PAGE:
Ervin Santana 164 14.81% 0.296 0.768 1.064 7.181
Brandon McCarthy 193 27.93% 1.005 0.857 1.863 6.669
Jimmy Nelson 294 32.52% 0.986 0.947 1.933 5.943
Jameson Taillon 218 39.78% 1.561 0.590 2.151 5.406
Lance McCullers 225 22.30% 0.232 0.947 1.178 5.285
Alex Wood 335 49.34% 1.031 1.571 2.603 5.275
Erasmo Ramirez 77 30.08% -0.048 1.393 1.345 4.472
CC Sabathia 198 24.66% 0.203 0.768 0.971 3.936
Wily Peralta 219 30.12% -0.414 1.571 1.158 3.843
Andrew Triggs 374 41.14% 0.691 0.768 1.459 3.546
Tommy Milone 62 15.50% 1.083 -0.571 0.512 3.305
Marcus Stroman 599 57.32% 0.344 1.482 1.826 3.186
Matt Garza 125 20.19% 0.185 0.411 0.596 2.953
Aaron Sanchez 186 49.21% 0.741 0.679 1.420 2.886
Tyler Chatwood 296 28.16% 0.833 -0.035 0.797 2.831
Zack Wheeler 199 21.58% 1.247 -0.660 0.587 2.719
Cole Hamels 104 21.10% -0.134 0.679 0.545 2.582
Kyle Freeland 307 35.05% -0.889 1.750 0.861 2.458
Jordan Montgomery 154 18.78% 1.031 -0.571 0.460 2.452
Wade Miley 360 36.92% 0.071 0.768 0.839 2.273
Alec Asher 80 32.26% 0.672 0.054 0.726 2.251
Trevor Cahill 260 38.35% 0.605 0.232 0.837 2.183
Zack Godley 167 38.39% -1.370 2.196 0.826 2.151
Casey Lawrence 87 45.31% -0.151 1.125 0.974 2.149
Martin Perez 359 37.28% 0.508 0.232 0.741 1.987
Tim Adleman 127 22.24% -0.545 0.947 0.402 1.805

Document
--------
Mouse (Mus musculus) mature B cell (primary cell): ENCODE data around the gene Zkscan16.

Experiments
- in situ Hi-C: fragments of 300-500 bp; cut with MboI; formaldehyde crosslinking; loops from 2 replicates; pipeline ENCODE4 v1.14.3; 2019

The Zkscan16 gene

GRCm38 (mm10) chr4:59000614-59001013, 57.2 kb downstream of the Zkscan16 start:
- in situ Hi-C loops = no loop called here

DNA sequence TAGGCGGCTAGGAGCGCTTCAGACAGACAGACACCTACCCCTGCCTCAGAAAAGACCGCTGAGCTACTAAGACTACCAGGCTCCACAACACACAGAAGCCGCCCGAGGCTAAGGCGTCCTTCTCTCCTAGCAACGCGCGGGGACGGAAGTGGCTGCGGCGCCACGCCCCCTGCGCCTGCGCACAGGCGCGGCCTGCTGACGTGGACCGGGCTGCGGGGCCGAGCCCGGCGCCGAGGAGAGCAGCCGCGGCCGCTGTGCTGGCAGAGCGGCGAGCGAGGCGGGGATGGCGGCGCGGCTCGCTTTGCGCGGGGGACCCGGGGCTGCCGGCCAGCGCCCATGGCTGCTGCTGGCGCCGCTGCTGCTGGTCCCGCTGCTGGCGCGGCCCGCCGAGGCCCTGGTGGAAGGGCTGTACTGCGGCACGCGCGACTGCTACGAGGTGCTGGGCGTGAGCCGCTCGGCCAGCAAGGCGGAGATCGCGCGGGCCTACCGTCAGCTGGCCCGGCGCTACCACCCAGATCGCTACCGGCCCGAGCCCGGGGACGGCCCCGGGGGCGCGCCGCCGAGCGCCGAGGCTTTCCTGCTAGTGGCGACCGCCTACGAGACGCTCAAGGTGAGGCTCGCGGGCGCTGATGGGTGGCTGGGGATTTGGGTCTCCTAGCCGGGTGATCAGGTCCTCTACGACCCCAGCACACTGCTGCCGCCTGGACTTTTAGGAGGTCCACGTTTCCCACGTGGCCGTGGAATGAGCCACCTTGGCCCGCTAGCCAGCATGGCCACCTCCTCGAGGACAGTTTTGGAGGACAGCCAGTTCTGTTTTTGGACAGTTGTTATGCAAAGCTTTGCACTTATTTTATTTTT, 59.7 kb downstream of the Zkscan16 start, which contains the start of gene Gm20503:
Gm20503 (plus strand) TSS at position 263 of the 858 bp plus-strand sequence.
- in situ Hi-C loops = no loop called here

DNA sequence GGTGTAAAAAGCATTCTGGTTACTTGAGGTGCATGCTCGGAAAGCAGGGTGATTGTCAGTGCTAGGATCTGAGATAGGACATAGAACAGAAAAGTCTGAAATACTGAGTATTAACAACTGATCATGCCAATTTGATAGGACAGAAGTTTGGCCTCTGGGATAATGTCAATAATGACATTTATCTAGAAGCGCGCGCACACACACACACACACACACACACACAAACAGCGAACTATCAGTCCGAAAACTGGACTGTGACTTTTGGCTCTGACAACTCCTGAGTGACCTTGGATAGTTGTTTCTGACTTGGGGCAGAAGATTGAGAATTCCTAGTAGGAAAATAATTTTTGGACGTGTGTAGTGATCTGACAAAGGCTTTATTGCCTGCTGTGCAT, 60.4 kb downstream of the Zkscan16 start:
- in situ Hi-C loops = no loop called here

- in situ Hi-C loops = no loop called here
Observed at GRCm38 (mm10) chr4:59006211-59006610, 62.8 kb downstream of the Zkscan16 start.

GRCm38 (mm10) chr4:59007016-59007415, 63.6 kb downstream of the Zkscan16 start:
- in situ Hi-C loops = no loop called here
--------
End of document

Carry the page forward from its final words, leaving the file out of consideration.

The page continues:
Robert Gsellman 427 51.57% 0.070 0.857 0.927 1.797
Johnny Cueto 206 18.51% 1.021 -0.749 0.272 1.467
Kendall Graveman 549 74.69% 0.672 0.322 0.994 1.331
Clayton Richard 512 56.83% -0.214 0.947 0.733 1.290
Luis Perdomo 407 59.50% -0.462 1.214 0.752 1.264
Dylan Covey 157 27.30% 0.624 -0.303 0.321 1.175
Jhoulys Chacin 321 38.44% -1.175 1.571 0.396 1.031
Kyle Hendricks 368 45.43% 0.056 0.322 0.378 0.831
Tanner Roark 453 39.84% 0.299 -0.035 0.264 0.662
Jake Arrieta 440 52.57% 0.883 -0.571 0.312 0.593
Chad Kuhl 492 64.48% 1.171 -0.839 0.332 0.516
Jacob Turner 101 58.72% -0.737 1.036 0.299 0.509
Kyle Gibson 204 33.55% -1.286 1.393 0.107 0.319
Francisco Liriano 239 42.60% 0.434 -0.303 0.131 0.307
Jesse Hahn 439 61.74% -0.084 0.232 0.148 0.240
Edinson Volquez 392 48.88% 0.209 -0.125 0.085 0.174
Noah Syndergaard 175 41.77% -0.460 0.500 0.040 0.095
Jeff Samardzija 348 33.79% 0.320 -0.303 0.017 0.050
Jerad Eickhoff 165 17.82% -0.048 0.054 0.006 0.035
SOURCE: PITCHf/x





Rylan writes for Fangraphs and The Hardball Times. Look for his weekly Deep League Waiver Wire and The Chacon Zone columns this season.

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Jeagle
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Jeagle

Interesting analysis. What i found really crazy from the extended list was Paxton is listed at 10th with 62% usuage and Walker listed at 14th for the list throwing it 56% of the time.